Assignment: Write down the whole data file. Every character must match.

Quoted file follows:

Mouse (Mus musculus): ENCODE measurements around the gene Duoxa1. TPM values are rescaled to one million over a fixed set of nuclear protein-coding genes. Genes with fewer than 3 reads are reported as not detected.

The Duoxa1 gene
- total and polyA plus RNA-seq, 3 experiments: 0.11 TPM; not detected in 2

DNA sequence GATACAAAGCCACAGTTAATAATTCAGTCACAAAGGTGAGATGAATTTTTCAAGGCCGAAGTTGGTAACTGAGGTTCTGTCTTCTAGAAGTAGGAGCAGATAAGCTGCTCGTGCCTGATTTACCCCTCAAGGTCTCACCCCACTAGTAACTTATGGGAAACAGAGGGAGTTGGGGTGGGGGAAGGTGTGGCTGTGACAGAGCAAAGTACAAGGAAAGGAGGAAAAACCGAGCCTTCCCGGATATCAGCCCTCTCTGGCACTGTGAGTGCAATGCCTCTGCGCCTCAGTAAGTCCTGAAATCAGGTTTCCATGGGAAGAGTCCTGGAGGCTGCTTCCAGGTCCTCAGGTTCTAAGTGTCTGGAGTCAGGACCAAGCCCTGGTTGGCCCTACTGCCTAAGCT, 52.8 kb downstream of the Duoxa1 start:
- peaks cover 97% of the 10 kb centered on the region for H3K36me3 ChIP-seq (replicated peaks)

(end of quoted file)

Mouse (Mus musculus): ENCODE measurements around the gene Duoxa1. TPM values are rescaled to one million over a fixed set of nuclear protein-coding genes. Genes with fewer than 3 reads are reported as not detected.

The Duoxa1 gene
- total and polyA plus RNA-seq, 3 experiments: 0.11 TPM; not detected in 2

DNA sequence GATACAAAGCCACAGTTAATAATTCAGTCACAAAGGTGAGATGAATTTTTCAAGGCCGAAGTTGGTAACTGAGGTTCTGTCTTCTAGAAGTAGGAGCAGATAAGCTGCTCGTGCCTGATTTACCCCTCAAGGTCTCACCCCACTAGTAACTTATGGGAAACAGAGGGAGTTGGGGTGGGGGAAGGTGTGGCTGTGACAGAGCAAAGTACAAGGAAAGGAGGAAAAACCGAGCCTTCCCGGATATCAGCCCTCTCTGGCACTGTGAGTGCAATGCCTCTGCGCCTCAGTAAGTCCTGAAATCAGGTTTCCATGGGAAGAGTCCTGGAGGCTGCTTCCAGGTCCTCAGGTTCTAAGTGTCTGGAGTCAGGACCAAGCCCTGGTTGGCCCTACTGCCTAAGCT, 52.8 kb downstream of the Duoxa1 start:
- peaks cover 97% of the 10 kb centered on the region for H3K36me3 ChIP-seq (replicated peaks)